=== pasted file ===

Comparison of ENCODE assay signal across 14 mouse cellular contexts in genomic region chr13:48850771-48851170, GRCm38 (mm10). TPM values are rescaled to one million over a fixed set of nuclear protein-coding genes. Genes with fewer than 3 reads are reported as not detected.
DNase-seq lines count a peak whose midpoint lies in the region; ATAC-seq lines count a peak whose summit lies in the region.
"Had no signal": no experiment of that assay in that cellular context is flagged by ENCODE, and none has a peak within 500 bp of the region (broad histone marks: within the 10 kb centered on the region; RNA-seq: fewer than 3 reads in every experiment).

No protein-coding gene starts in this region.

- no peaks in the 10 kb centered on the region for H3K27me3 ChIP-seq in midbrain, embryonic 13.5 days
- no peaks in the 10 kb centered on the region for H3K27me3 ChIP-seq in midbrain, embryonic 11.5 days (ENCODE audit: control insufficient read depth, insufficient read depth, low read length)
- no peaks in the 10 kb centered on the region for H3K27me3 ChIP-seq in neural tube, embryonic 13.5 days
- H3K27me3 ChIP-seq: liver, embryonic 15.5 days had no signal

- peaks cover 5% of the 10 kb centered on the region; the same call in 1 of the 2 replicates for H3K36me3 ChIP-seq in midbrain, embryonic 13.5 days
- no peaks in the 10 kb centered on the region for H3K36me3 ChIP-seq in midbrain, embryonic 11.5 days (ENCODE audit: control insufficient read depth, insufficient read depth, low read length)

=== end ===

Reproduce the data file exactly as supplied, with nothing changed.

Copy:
Comparison of ENCODE assay signal across 14 mouse cellular contexts in genomic region chr13:48850771-48851170, GRCm38 (mm10). TPM values are rescaled to one million over a fixed set of nuclear protein-coding genes. Genes with fewer than 3 reads are reported as not detected.
DNase-seq lines count a peak whose midpoint lies in the region; ATAC-seq lines count a peak whose summit lies in the region.
"Had no signal": no experiment of that assay in that cellular context is flagged by ENCODE, and none has a peak within 500 bp of the region (broad histone marks: within the 10 kb centered on the region; RNA-seq: fewer than 3 reads in every experiment).

No protein-coding gene starts in this region.

- no peaks in the 10 kb centered on the region for H3K27me3 ChIP-seq in midbrain, embryonic 13.5 days
- no peaks in the 10 kb centered on the region for H3K27me3 ChIP-seq in midbrain, embryonic 11.5 days (ENCODE audit: control insufficient read depth, insufficient read depth, low read length)
- no peaks in the 10 kb centered on the region for H3K27me3 ChIP-seq in neural tube, embryonic 13.5 days
- H3K27me3 ChIP-seq: liver, embryonic 15.5 days had no signal

- peaks cover 5% of the 10 kb centered on the region; the same call in 1 of the 2 replicates for H3K36me3 ChIP-seq in midbrain, embryonic 13.5 days
- no peaks in the 10 kb centered on the region for H3K36me3 ChIP-seq in midbrain, embryonic 11.5 days (ENCODE audit: control insufficient read depth, insufficient read depth, low read length)